Tuesday, July 26, 2016


Patience. The key ingredient to making ketchup is patience. Other than that, it is a breeze to make. The recipe can be found in Curtis Stone's book What's for Dinner, or here.  You may note that the recipe is part of a meat loaf and mashed potatoes meal, but with the temperatures hitting triple digits, I'm not about to turn on the oven or make a heavy meal. We'll just have to use the ketchup on grilled hamburgers or hot dogs. 

Frankly, I was a bit skeptical about the value of making home-made ketchup. Perfectly fine brands of ketchup are available for purchase at reasonable prices, so is it worth it to make your own?   
At first, I was doubtful, but a quick glance at the ingredient list convinced me that if I didn't like the result as ketchup, it would make a terrific base for barbecue sauce, so I had nothing to lose. 

The main ingredient is fresh tomatoes. They are cut into quarters and pureed in a blender. No need to peel or seed them. Saute minced onions, mix in the readily available ingredients, bring to a boil, then simmer.  Next, the waiting. Except for the occasional stirring, you wait...and wait...and wait. 

The only deviation I made from the instructions was to use an immersion mixer at the end to get a smoother texture. 

The finished result is very tasty, but I won't be using it in place of ketchup. Maybe I'm a creature of habit and too used to Heinz. As I mentioned before, it seemed like a good base for a great barbecue sauce and it would be a wonderful sauce for the meatloaf. As a ketchup, it was too sweet for my tastes and it might have benefited from even more simmering to thicken it up a bit.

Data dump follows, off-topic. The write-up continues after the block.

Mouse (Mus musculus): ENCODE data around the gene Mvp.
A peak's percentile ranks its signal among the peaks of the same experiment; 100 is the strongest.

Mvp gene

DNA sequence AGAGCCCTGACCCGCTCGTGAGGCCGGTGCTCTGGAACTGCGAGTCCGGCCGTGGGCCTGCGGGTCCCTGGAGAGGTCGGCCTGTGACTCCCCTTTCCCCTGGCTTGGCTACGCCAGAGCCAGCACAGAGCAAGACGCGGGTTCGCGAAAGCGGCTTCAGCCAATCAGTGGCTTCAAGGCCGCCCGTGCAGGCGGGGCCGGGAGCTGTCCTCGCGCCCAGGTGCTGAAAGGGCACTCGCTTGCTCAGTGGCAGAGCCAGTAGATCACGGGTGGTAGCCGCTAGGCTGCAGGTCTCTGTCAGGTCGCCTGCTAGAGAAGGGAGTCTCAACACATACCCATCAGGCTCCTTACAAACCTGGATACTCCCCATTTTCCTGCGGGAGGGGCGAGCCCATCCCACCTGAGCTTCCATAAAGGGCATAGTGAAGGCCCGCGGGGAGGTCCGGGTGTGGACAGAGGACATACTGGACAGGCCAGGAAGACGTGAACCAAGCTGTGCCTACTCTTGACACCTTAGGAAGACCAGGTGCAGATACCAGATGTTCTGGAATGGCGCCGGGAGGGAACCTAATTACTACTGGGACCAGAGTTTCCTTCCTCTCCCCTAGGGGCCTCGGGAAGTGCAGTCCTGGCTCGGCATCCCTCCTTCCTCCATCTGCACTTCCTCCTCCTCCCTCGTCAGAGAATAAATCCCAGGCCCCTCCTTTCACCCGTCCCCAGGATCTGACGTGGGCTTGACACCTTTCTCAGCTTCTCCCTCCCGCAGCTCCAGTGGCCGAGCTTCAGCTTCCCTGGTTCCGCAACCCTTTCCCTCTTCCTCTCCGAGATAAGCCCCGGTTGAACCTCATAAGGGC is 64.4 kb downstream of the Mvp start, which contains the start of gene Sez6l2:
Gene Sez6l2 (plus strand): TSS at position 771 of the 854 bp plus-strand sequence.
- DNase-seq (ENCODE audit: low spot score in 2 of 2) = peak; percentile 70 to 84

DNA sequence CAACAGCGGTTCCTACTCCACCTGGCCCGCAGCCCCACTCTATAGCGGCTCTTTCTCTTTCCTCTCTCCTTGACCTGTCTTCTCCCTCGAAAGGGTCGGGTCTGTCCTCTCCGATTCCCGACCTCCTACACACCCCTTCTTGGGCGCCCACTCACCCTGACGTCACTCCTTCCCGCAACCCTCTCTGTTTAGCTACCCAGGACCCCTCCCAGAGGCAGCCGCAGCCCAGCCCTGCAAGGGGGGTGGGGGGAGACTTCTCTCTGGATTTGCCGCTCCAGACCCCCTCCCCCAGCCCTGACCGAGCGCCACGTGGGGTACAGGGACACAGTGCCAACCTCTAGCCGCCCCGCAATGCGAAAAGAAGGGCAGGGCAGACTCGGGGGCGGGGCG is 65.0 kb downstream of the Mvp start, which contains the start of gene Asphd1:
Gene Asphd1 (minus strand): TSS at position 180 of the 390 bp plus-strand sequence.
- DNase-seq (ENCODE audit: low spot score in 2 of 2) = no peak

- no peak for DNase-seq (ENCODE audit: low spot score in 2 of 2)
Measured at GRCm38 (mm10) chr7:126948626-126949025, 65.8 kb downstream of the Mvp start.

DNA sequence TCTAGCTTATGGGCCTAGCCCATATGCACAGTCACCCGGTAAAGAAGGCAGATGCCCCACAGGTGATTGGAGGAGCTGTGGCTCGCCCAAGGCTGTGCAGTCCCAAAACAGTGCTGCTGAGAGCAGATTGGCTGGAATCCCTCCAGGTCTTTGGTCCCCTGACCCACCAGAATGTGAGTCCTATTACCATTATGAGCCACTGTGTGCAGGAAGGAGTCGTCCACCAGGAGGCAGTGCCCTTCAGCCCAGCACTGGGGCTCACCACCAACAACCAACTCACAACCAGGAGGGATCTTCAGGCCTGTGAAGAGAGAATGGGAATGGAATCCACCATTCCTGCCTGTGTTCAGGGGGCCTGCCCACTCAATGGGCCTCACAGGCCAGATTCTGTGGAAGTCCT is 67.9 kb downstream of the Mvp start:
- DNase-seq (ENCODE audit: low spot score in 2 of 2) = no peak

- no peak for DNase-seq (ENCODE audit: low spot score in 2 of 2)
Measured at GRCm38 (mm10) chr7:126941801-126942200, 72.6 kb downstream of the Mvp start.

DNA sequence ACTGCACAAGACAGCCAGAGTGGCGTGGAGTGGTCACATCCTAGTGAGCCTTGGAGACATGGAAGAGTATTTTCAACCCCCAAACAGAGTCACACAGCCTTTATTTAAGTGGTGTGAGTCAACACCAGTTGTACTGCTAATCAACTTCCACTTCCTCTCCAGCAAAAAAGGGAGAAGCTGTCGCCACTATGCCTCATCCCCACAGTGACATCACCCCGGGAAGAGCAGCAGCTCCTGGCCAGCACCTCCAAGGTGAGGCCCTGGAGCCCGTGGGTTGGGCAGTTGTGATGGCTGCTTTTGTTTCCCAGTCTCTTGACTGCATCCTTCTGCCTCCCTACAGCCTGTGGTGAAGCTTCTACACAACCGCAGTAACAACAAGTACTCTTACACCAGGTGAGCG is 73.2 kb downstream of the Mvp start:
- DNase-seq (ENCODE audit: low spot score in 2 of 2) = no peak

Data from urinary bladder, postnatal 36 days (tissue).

It's potluck week over at I Heart Cooking Clubs. This means that member bloggers will be posting their tasty recipes from Curtis Stone and other chefs featured at IHCC. Check it out. 

Wednesday, July 6, 2016

Grilled Ginger-Sesame Chicken Salad

Aaaaaaah, Summer. How I love you. Endless lazy days with time to plan and cook those meals that somehow rarely get made during the busy school year. On today's menu is Curtis Stone's Grilled Ginger-Sesame Chicken Salad from What's for Dinner by Curtis Stone. If you don't have the book, you can use this link from a 2013 Redbook magazine article that calls Mr. Stone "gratuitously handsome."  Hmm, not even sure what that means.

The article did describe this recipe as "no-hassle".  I might have said "a little hassle," but I would also describe this as a perfect summer dish; lots of fresh veggies and no oven required. While the chicken marinated, I chopped the veggies. I grilled the chicken on the gas grill outdoors, so no heating up the house.  It had been a while since I had grilled outside. I forgot to oil the grate and regretted it when I had trouble turning the chicken. Even though I had preheated the grill and let the chicken cook undisturbed 4 minutes, it still stuck. Oh well. You cut the chicken into 1/4" slices for the salad so it didn't look bad.

The salad has wonderful flavor and crunch.  And more importantly, it was a hit with the family. Everyone enjoyed it, even the youngest who rarely eats vegetable, especially in a salad. 
 Summer means salads and Tides baseball
I'll be sharing this post with all the other avid cooks at I Heart Cooking Clubs. The theme this week? Grilling on the barbie. Head over to their web site to check out other tasty recipes. 

I haven't posted in quite a while. I didn't think my hiatus would be that long. I figured I wouldn't post over the Passover holiday, but then I was busy with my older daughter's college graduation, job negotiation and other life events. I'm looking forward to rejoining IHCC.